Blog post

Typhoon Nanmadol hits Japan

Since making landfall in southern Japan as the equivalent of a powerful Category 2 hurricane, deadly Typhoon Nanmadol has weakened – although it hit again on Monday, bringing heavy rain and gusty winds of wind over a vast strip of Japanese islands.

The storm has killed at least two people since hitting Japan’s Kagoshima prefecture, according to Reuters reports. A man was found dead in a car on a flooded farm, while another man died when his cottage was hit by a landslide.

At least one person is missing and dozens of other storm-related injuries have been reported, according to Reuters.

The storm made landfall with a central pressure of 935 millibars, making it the fourth most powerful typhoon on record in Japan, with historical records dating back to 1951. It made landfall with winds of about 110 miles east. ‘hour.

As Nanmadol approached the Japanese coast, photographers captured intense photos of massive waves crashing on the shore. Before the storm, more than 8 million people in southern and western Japan were told to evacuate their homes. Experts have warned the storm could become one of the most destructive typhoons in decades to hit Japan.

While the worst damage and storm surge scenario could have been avoided, the storm still dumped a massive amount of precipitation in Japan, with plenty of rain still to come in some places.

The heaviest rainfall totals were reserved for the southern main island of Kyushu, where observations showed five separate weather stations captured more than half a meter (19.69 inches) of rain in 24 hours on Sunday. , according to reports from weather blog Eye on the Storm.

According to Japanese broadcaster NHK, about 1,000 millimeters of precipitation – more than 39 inches – has fallen since Thursday in the city of Misato, Miyazaki Prefecture, more than double the city’s average for the month of September.

Widespread heavy rains poured into rivers and roads, causing landslides and making travel dangerous.

Some flood videos shared on social media show dramatic scenes of residential streets turning into raging muddy rivers. Another one intense video shows the normally pristine Miyagawa almost overflowing its banks, with water rushing violently downstream.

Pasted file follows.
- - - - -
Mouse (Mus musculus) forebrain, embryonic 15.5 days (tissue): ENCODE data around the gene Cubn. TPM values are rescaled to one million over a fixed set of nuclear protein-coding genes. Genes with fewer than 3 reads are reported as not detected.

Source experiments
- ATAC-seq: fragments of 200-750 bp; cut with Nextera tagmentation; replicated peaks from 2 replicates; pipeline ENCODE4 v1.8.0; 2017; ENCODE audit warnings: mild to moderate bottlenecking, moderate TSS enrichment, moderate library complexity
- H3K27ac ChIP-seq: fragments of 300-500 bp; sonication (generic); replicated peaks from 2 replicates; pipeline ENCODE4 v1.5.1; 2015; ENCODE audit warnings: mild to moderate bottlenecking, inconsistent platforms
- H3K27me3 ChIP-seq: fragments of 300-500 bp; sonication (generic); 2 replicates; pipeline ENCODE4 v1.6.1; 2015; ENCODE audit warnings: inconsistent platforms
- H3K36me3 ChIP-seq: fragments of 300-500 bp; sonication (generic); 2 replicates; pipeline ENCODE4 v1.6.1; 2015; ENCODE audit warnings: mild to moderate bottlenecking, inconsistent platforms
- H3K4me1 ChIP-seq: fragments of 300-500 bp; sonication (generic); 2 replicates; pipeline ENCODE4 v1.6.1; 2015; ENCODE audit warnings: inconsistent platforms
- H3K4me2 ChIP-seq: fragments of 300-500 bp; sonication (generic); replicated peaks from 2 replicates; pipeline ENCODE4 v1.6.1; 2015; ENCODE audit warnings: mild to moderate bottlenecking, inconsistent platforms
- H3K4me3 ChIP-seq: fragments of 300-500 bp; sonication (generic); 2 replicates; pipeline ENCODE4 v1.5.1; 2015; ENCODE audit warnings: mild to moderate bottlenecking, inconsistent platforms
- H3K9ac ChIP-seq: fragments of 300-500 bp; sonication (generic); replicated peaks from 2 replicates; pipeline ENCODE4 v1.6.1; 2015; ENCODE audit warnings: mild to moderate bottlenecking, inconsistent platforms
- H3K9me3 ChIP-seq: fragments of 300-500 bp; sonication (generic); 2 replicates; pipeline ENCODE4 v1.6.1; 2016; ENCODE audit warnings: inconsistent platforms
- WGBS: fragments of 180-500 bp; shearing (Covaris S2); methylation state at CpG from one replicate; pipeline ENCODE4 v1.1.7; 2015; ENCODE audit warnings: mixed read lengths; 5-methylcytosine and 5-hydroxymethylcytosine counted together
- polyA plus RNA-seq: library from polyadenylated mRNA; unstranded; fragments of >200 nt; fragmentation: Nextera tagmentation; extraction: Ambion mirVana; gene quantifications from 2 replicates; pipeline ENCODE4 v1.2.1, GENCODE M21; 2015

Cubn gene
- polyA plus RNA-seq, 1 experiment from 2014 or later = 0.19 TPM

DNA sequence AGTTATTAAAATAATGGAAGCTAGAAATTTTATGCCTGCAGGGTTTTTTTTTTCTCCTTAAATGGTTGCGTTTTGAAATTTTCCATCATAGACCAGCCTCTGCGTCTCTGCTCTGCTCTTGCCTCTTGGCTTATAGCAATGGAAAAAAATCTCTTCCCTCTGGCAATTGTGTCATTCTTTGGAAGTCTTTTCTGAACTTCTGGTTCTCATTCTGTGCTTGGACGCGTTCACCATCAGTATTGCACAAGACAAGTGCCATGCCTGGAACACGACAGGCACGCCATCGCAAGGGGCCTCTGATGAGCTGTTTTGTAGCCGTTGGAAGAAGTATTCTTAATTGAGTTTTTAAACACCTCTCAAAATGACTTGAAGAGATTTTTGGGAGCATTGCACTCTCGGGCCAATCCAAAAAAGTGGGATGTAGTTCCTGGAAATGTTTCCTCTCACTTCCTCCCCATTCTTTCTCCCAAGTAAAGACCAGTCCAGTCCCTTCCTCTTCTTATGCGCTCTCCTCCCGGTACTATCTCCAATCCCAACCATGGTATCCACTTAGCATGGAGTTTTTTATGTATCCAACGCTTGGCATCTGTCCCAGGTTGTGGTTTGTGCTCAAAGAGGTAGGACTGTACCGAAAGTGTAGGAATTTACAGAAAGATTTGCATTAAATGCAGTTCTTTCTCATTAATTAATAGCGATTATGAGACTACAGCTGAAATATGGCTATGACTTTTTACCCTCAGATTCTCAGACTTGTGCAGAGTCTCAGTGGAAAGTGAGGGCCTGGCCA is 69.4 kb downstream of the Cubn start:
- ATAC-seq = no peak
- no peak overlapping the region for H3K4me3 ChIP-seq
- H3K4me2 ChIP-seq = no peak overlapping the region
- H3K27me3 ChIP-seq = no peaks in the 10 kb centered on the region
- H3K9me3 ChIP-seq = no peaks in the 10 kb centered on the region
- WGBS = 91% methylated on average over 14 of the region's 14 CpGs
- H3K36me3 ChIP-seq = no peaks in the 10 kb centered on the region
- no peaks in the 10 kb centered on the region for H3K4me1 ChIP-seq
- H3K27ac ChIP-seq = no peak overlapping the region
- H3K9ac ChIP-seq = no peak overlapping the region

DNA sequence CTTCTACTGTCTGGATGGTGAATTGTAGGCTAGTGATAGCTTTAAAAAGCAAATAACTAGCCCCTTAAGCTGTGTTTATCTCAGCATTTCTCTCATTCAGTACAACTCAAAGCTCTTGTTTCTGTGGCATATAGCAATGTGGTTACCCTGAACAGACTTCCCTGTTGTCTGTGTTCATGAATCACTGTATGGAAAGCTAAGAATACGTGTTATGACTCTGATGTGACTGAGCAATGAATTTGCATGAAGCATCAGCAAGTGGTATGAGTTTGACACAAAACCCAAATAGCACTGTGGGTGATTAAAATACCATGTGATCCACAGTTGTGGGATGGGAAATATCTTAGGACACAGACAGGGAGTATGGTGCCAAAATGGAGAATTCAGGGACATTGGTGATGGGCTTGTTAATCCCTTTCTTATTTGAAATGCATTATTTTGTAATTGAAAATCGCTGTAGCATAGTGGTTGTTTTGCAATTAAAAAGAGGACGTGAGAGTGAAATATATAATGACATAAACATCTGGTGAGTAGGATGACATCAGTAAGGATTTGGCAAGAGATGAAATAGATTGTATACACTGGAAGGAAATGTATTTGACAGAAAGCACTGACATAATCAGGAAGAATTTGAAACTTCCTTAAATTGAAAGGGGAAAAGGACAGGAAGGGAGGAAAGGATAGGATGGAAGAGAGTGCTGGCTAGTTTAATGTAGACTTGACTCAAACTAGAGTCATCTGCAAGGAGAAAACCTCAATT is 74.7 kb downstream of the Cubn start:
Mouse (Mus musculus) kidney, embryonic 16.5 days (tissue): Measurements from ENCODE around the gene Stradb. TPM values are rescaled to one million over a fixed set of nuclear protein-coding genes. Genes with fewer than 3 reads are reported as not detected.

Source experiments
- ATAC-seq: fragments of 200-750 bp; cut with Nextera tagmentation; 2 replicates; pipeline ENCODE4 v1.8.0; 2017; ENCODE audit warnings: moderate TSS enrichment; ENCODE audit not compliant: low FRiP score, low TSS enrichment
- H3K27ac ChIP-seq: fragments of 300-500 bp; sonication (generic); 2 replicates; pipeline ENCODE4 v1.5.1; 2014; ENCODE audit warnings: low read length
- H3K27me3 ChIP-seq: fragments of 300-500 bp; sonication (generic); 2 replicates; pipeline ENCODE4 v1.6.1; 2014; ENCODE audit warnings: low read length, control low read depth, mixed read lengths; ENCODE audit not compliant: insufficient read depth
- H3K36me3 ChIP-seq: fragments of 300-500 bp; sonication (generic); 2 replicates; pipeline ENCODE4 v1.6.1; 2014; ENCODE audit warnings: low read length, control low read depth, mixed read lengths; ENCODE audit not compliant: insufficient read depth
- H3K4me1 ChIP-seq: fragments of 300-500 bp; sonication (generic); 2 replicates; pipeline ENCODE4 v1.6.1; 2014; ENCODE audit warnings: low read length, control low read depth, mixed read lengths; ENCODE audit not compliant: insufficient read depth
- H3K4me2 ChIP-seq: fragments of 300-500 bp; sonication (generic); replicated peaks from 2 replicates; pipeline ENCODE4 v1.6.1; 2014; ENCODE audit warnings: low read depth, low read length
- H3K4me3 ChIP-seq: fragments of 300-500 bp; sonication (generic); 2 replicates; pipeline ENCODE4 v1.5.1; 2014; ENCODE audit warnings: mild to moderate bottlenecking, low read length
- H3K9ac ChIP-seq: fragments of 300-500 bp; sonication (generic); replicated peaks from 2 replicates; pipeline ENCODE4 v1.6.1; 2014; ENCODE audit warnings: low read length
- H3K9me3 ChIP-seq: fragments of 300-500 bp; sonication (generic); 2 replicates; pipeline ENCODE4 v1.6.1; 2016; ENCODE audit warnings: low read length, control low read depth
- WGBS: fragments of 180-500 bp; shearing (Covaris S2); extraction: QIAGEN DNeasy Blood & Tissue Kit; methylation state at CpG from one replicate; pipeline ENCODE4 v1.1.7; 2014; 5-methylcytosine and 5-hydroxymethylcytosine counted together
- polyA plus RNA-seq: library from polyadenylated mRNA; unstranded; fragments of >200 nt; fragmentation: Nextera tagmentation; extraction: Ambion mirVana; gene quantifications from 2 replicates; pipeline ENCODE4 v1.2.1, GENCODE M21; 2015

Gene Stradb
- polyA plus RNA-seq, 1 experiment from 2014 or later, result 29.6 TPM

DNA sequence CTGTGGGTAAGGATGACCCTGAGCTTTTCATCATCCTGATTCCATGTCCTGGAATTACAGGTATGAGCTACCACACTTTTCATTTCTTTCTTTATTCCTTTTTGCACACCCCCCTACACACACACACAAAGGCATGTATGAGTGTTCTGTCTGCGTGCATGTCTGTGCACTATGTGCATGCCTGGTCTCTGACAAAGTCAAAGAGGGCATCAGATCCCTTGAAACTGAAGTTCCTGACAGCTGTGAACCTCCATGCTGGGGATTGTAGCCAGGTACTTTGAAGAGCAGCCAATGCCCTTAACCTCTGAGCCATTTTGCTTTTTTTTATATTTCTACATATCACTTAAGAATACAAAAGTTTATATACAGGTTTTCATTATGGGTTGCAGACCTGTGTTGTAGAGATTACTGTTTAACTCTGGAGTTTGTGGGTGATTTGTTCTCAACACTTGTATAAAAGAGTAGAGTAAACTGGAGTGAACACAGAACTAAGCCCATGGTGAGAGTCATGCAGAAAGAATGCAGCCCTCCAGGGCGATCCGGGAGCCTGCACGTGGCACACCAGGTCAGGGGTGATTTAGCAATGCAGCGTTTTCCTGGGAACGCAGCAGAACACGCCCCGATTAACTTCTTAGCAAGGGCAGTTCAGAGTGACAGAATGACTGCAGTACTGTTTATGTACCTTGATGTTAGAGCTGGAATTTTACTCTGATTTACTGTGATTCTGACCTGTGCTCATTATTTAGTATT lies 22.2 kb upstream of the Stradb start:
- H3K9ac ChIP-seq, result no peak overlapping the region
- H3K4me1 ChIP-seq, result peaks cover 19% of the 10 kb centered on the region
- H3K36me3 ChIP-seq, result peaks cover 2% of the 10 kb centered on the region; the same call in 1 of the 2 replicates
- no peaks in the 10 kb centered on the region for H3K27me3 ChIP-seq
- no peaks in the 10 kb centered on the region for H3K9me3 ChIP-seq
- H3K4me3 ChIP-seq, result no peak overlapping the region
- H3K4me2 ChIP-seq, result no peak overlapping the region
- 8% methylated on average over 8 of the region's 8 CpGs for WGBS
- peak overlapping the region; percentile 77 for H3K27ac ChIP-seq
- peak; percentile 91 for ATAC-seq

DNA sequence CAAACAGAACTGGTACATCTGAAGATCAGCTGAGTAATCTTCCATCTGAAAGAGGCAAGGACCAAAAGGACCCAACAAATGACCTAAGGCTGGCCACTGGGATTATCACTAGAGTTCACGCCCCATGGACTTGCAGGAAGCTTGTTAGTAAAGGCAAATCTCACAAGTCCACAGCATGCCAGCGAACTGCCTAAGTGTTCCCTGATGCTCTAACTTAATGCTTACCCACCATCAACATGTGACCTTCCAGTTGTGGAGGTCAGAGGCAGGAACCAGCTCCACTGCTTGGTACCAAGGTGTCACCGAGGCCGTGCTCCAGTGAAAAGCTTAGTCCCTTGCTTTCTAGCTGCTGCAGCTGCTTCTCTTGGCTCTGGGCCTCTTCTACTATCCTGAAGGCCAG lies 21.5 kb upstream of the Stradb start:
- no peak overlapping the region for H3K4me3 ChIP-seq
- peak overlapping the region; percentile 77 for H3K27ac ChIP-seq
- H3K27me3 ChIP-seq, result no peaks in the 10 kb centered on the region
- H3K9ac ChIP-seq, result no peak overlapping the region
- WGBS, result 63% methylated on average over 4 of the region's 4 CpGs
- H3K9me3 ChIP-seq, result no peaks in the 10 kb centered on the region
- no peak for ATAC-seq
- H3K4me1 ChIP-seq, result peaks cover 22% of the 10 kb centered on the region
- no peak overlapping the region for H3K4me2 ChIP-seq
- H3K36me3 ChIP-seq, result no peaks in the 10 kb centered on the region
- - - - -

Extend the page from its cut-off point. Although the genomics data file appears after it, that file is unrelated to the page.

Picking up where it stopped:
US-run military bases in southern Japan appear to have escaped significant damage. At Sasebo Naval Base in Nagasaki Prefecture, wind speeds reached around 64 mph and more than 6 inches of rain fell, but no significant damage was reported, according to Stars and Stripes reports.

“We’ve completed our damage reports and it’s the usual downed trees, a few bent fence posts, just some minor damage to the base,” Sasebo spokesman Aki Nichols told the military newspaper. “Nothing critical for the mission.”

Wind gusts from the storm had a widespread impact, with more than 300,000 homes without power, according to CNN information. Japan’s meteorological agency said the typhoon was carrying wind gusts of up to 168 mph near the remote island of Minami Daito, southeast of Okinawa.

Wind and rain caused a disastrous travel day in Japan, with hundreds of flights canceled and high-speed train services suspended in affected parts of the country, according to the Japan Times.

Heavy rain warnings and advisories remain in effect for much of Japan, with several inches to several feet of rain in places expected to cause further landslides and flooding. Storm surge warnings also remain in effect for several Japanese prefectures along the Sea of ​​Japan, also known as the East Sea, including Ishikawa and Hyogo.

In Tokyo, the worst of the storm is expected to arrive on Tuesday. Rainfall rates of about 2 inches per hour are possible, with up to about 6 inches of rain expected by the time the storm leaves the region.

The latest forecast from the Japan Meteorological Agency shows the storm swirling just off Tottori prefecture in the Sea of ​​Japan. Nanmadol’s sustained winds dropped to 63 mph. The storm is not expected to strengthen again before making landfall as an even weaker storm over mainland Japan – although heavy rain is still expected.

After making landfall in Niigata Prefecture, the storm is expected to leave the Japanese mainland and cross the Pacific Ocean late Tuesday morning.

Nanmadol is the 14th typhoon of the season in the Pacific. Japan is in the middle of its typhoon season, which regularly brings more than a dozen storms a year to the country. Storms can form at any time of the year, but storm formation peaks from July to October.